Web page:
Can a buyer delay transfer of a home on a minor technicality without being penalised?

02 July 2014

Buyers of homes in most cases would want the transfer to go through as soon as possible, but in some isolated incidents there are some people, who for various reasons use delaying tactics to delay the transfer process, but what they must realise is that they could be liable for the interest which should have accrued to the seller during that time, says Lanice Steward, managing director of Knight Frank Residential SA.

Reasons for delays could be the buyer complaining about a faulty garden gate, to the buyers saying that the conveyancer’s details were not included for them to submit guarantees for payment (as in a case mentioned recently in a Smith Tabata Buchanan Boyes property law update, Mmakola v Nel).

In the Mmakola v Nel case the Mmakola’s, after delivering the first guarantee for part payment on the property they had purchased from Nel five months later than it was meant to be presented and then the second guarantee a month later, delayed the transfer by some five months. Nel instituted action against them claiming the interest for the months June to August of that year.

According to their sale agreement the Mmakolas were liable for interest at the rate of 15% per annum and courts held in Nel’s favour, stating that the omission of the conveyancer’s details was a minor technicality and that this did not excuse them from not providing the guarantees in time, as they could have gotten these details from the seller (and in fact did have correspondence later from him with his details on the letter).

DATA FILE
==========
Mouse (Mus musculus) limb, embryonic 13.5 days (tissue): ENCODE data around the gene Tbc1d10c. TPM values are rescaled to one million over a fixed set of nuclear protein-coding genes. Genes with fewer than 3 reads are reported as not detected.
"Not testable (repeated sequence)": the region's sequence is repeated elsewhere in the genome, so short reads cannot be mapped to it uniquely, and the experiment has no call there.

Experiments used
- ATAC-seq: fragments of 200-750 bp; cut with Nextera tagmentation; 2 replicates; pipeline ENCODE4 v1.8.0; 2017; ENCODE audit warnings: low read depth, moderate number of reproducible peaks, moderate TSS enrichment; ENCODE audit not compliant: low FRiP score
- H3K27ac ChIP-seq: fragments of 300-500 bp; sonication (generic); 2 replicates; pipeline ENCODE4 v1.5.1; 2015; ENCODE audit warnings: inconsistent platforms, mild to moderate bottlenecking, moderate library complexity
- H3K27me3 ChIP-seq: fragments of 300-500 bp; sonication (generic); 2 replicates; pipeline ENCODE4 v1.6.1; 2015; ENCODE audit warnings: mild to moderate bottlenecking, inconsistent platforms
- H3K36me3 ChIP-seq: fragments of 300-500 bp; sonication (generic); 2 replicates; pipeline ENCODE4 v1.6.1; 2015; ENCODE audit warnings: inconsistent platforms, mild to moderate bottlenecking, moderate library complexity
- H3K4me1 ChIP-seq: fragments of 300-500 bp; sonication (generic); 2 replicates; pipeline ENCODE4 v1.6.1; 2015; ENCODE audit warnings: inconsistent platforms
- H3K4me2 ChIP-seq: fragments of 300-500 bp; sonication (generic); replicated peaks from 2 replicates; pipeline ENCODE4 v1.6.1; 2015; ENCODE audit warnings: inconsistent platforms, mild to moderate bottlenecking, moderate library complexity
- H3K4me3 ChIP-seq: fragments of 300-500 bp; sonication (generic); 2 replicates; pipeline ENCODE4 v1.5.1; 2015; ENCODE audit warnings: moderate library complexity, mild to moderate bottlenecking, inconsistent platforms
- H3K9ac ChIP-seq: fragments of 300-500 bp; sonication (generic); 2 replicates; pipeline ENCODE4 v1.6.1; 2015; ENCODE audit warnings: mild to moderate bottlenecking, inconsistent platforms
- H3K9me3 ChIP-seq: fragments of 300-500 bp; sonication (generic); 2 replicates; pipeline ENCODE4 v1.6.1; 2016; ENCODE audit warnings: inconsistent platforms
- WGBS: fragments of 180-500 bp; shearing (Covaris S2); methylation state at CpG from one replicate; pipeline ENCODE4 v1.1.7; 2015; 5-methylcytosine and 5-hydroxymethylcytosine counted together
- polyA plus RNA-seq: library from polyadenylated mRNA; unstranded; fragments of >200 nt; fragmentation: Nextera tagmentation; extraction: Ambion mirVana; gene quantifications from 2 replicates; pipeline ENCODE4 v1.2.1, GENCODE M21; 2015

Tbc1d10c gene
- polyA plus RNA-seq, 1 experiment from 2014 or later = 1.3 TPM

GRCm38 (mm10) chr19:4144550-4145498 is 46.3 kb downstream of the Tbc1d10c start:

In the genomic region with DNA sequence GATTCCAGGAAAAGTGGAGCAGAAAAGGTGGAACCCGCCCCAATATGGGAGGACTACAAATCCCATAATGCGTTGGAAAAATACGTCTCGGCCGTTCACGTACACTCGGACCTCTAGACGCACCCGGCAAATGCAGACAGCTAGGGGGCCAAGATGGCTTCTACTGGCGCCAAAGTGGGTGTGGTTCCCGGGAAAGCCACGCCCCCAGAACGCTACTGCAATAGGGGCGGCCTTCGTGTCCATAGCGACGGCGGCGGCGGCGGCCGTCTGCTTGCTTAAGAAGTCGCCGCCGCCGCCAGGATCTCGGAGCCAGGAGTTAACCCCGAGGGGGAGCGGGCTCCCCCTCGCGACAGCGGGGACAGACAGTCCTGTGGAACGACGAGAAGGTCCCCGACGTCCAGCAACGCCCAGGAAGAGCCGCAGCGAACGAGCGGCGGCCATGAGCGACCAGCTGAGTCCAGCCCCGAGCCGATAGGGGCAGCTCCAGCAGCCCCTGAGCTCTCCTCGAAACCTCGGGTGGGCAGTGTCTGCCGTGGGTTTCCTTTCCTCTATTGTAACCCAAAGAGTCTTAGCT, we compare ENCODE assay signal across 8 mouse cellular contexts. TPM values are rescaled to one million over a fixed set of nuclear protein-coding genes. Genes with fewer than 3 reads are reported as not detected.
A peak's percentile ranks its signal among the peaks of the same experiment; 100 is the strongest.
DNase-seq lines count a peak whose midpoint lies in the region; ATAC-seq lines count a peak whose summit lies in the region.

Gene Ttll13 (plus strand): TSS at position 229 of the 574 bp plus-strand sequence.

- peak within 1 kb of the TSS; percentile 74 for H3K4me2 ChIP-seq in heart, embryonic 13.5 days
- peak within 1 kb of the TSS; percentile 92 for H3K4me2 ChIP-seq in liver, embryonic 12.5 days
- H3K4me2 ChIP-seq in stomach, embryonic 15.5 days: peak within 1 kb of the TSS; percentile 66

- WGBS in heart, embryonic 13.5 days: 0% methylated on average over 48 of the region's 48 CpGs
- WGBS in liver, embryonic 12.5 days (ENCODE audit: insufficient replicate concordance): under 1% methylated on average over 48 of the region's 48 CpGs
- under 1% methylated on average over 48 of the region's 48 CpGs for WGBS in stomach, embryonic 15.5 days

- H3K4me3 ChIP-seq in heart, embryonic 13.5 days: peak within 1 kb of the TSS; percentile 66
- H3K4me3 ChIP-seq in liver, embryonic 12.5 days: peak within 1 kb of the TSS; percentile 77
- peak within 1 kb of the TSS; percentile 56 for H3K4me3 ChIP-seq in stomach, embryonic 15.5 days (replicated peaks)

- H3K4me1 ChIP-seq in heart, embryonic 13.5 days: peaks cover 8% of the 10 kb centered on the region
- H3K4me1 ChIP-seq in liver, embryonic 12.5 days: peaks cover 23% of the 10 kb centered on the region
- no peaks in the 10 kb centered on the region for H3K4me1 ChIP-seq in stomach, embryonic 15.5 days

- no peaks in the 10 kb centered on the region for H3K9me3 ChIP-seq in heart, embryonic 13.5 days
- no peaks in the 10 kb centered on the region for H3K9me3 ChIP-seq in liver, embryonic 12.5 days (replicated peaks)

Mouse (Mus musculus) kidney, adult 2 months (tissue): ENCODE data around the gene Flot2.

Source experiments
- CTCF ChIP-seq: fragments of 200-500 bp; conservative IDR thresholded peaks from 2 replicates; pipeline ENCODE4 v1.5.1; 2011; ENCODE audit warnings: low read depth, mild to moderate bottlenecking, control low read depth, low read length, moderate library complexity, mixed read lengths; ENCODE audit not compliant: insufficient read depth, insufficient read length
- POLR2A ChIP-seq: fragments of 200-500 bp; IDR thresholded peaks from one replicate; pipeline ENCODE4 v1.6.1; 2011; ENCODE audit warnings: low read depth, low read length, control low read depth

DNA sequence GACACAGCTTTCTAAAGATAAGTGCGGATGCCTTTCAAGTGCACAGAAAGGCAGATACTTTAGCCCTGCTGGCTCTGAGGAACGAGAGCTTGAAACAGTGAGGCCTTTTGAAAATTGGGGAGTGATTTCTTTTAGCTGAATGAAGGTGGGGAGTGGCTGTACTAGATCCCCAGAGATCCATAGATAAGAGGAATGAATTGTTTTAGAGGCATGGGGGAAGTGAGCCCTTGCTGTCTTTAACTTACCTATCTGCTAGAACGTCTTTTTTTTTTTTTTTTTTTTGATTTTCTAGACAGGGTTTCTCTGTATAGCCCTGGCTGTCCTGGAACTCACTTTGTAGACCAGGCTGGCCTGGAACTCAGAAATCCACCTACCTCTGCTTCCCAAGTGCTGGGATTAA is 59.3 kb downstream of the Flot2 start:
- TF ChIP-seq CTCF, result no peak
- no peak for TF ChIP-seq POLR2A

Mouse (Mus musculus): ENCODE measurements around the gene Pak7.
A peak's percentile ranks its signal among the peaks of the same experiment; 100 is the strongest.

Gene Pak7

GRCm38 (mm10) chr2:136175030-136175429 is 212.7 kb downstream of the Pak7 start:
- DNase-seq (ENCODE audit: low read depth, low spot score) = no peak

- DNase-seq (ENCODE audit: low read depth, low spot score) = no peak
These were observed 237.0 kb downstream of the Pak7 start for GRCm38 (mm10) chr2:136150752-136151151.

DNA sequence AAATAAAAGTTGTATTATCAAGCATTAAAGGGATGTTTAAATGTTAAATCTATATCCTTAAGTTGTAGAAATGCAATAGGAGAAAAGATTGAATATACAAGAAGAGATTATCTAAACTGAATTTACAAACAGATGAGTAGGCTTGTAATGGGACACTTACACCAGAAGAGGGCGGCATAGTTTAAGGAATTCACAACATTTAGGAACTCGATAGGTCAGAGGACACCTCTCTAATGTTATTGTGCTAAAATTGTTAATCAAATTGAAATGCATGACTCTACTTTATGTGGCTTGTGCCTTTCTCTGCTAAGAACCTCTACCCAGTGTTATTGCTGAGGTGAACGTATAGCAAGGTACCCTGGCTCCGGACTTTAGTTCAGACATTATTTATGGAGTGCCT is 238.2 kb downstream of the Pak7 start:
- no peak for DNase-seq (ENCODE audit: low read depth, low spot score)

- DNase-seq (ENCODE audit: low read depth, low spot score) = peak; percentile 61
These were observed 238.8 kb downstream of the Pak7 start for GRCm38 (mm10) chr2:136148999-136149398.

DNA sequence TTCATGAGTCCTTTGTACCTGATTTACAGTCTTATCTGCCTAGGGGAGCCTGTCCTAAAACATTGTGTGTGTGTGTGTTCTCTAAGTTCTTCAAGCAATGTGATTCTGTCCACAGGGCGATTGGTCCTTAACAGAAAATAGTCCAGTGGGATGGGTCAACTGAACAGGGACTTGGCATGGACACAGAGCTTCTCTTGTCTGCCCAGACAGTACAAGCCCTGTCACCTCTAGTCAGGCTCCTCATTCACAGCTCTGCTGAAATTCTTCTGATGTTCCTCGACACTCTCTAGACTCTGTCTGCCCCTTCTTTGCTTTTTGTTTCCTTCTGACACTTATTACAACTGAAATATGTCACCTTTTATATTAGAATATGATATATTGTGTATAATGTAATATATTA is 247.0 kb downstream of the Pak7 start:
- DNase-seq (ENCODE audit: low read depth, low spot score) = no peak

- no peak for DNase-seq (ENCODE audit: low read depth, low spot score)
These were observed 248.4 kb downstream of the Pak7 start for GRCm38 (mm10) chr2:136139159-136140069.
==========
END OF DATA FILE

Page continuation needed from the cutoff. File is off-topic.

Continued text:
Steward said that a case Knight Frank have dealt with in particular was a faulty gate, which was in full working order when the sale took place but had subsequently broken. The sellers in this case have no working capital to repair it, so the situation is at a stalemate. This is not a huge item, she said, but it could result in the transfer being delayed if the buyer decides he wants it repaired before the transfer can go ahead.

If the case law from the above mentioned situation is applied, however, he could be liable for the interest due to the seller for the period the transfer was delayed, she said.